A day well spent

Photo credit Alexandru Rotariu (@rotalex) |Unsplash

Too often, for my taste, I find myself consumed by the business of life: work, career, deadlines, bills. It’s an effort to stay mindful and aware of the world around me, but it’s all too easy to judge myself according to a weird standard no one can ever match.

Last week, however, I got a good reminder on the difference between living and having a life. I was running a little late for a meeting, beating myself up over the lack of punctuality, when who should I see coming up my driveway when but the neighbour’s dog, a giant teddy-bear of a fur-ball. Aware that my neighbour sometimes allows him to walk to the car by himself, and hoping the short delay wouldn’t make me too late, I took him by the collar and led him back to the house.

Where I found the front door cracked open.

I called and called, but no one answered. After securing the pup in the house, I had a choice. Walk away and assume all was well, or take a moment to sort it through.

I have a five-year rule for myself, as in, will this matter five years from now? It’s an easy ruler to hold my decisions to–in five years, it won’t matter that I was a little late, in five years the person I was meeting would understand why I texted I would be late, in five years, I’d never get over walking away and then finding out something had happened to my neighbour.

I phoned her, visions of heart attack/illness clouding the sound of the phone on the other end. She was horrified—he was *not* supposed to be out. We sorted through it all, (the new weather stripping was the culprit as it wouldn’t allow the door to close properly), ensured the big-little man was safe and secure, and I left for my appointment.

Because of the delays and the unexpected moment to step in for my neighbour and her dog, I got little else accomplished that day. No writing, no administration, emails unanswered, but I was satsisfied with the day.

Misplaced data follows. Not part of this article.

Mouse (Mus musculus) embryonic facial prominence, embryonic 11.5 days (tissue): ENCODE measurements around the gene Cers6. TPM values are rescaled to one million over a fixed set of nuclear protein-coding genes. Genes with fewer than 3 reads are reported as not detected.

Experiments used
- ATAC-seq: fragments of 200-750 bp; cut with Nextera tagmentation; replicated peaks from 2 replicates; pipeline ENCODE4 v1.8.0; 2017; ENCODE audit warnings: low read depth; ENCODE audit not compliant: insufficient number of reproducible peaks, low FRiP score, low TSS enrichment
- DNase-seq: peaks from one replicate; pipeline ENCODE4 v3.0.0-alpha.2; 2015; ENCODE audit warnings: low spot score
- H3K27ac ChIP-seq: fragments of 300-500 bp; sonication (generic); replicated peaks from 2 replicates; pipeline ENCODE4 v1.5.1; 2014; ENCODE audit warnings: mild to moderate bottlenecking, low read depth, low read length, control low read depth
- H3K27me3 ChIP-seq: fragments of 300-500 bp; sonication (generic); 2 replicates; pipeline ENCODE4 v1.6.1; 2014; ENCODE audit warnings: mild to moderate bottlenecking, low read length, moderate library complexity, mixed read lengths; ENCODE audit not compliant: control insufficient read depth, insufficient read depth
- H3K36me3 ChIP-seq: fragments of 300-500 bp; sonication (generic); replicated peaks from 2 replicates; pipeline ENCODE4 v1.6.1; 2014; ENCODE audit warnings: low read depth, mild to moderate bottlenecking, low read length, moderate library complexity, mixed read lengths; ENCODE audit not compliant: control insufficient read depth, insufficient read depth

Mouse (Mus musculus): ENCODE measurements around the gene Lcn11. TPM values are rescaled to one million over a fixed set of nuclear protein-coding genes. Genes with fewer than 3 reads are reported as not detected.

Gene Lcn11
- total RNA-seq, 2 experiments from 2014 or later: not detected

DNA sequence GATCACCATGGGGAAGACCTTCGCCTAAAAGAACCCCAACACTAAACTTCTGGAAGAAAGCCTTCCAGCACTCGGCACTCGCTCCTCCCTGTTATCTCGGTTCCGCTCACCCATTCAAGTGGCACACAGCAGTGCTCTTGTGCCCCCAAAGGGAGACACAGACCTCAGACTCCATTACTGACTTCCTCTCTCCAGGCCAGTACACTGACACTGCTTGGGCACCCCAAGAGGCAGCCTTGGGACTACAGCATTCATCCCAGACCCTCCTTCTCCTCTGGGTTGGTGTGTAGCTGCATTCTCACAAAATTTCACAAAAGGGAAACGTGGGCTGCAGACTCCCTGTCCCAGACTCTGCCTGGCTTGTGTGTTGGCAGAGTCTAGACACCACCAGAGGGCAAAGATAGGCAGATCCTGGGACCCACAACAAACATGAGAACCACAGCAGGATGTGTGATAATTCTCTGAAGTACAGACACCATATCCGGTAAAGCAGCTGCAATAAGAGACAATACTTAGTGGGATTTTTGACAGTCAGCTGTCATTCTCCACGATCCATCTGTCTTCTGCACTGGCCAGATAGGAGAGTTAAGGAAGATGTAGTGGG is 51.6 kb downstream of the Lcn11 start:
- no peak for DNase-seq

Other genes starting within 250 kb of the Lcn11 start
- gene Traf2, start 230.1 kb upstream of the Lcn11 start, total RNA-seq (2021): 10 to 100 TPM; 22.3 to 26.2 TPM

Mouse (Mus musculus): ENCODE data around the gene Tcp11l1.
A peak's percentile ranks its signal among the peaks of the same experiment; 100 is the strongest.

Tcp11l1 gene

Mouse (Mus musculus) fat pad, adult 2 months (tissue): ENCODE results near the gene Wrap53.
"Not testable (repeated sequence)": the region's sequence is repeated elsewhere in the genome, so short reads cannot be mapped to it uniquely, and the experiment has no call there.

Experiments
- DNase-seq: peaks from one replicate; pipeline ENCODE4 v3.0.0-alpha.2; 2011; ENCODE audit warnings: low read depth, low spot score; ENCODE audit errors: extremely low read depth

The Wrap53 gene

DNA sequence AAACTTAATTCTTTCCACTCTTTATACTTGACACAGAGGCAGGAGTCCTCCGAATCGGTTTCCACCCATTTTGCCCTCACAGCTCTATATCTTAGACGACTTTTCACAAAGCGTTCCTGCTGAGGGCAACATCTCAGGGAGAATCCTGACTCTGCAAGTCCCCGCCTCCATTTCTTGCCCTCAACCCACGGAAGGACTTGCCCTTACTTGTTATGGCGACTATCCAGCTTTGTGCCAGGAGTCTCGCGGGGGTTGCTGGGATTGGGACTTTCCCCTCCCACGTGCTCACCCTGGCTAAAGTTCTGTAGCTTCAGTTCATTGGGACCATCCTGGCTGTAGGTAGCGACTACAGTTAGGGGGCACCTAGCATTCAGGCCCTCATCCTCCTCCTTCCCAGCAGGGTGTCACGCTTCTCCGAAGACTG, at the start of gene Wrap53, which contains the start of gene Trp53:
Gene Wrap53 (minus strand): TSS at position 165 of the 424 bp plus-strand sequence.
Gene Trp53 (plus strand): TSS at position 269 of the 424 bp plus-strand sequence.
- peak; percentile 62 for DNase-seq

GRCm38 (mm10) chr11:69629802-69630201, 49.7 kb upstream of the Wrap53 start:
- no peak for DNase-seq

Whenever I start fretting over my career or the deadlines or the host of things that crowd my brain, I remind myself that there are bigger and smaller moments in life, and it’s okay to take a breath, step back, and step in for someone who may need me, even if it means a delay in my work.

Wow, wow, and more wow

Lark Holds the Key & Across the Floor are starred selections with the CCBC Spring Edition, and Gatekeeper hit #3 on the YEG bestsellers. And to think of all the times—all the times—when I was one breath away from giving up because it seemed hopeless and useless, and that I was kidding myself. I am so grateful, so incredibly grateful to all those people who came into my life and encouraged me to keep going. These accolades are theirs, as much as they are mine.

2007 vs 2017

I was watching an episode of Corner Gas yesterday, the one where Lacey wants to write for The Howler…only The Howler won’t have her. Throughout the episode, she meets up with other townsfolk who all write/have written for the paper. Emma, when she learns that Lacey wants to be a columnist, tries to encourage Lacey and says of the paper, “Oh, they’ll take anyone.” Meanwhile, she has no idea that Lacey has already been rejected.

The subtext that Lacey’s been rejected because she’s not a great writer aside, the episode brought back a lot of memories of when I was trying to break into the publishing industry.  Everyone, it seemed, was getting published or getting an agent.